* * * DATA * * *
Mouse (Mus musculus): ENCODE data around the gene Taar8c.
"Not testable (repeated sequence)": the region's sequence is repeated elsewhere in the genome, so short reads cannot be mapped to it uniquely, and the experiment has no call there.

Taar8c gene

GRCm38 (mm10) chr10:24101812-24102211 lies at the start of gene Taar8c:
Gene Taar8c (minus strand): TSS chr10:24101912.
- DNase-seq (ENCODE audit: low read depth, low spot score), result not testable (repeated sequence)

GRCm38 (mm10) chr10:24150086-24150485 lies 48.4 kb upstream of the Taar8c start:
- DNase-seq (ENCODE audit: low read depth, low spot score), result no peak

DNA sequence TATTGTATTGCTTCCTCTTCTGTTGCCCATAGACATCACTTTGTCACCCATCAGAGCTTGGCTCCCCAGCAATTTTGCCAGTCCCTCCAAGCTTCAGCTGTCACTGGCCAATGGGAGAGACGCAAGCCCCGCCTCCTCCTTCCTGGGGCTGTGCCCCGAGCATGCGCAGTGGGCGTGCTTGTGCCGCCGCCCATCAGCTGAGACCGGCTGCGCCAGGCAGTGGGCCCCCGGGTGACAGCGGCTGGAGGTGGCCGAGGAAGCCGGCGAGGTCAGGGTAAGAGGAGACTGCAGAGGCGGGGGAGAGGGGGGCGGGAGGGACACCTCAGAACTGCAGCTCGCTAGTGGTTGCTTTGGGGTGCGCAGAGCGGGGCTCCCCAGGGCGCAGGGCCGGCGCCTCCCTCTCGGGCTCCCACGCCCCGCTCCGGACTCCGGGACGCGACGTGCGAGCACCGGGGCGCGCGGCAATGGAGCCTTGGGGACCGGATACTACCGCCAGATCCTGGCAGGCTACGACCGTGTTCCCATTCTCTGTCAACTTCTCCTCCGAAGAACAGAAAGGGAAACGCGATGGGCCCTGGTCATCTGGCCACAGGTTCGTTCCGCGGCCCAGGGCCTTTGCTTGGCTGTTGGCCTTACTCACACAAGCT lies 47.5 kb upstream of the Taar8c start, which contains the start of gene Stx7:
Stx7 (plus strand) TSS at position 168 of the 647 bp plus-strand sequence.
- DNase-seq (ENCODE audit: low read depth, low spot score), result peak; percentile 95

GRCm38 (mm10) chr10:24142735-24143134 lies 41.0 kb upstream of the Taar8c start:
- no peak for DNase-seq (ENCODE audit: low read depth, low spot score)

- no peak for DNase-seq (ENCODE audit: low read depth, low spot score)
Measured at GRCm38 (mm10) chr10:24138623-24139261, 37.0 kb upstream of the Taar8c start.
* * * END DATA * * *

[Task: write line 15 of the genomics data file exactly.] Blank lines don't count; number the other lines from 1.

Measured at GRCm38 (mm10) chr10:24138623-24139261, 37.0 kb upstream of the Taar8c start.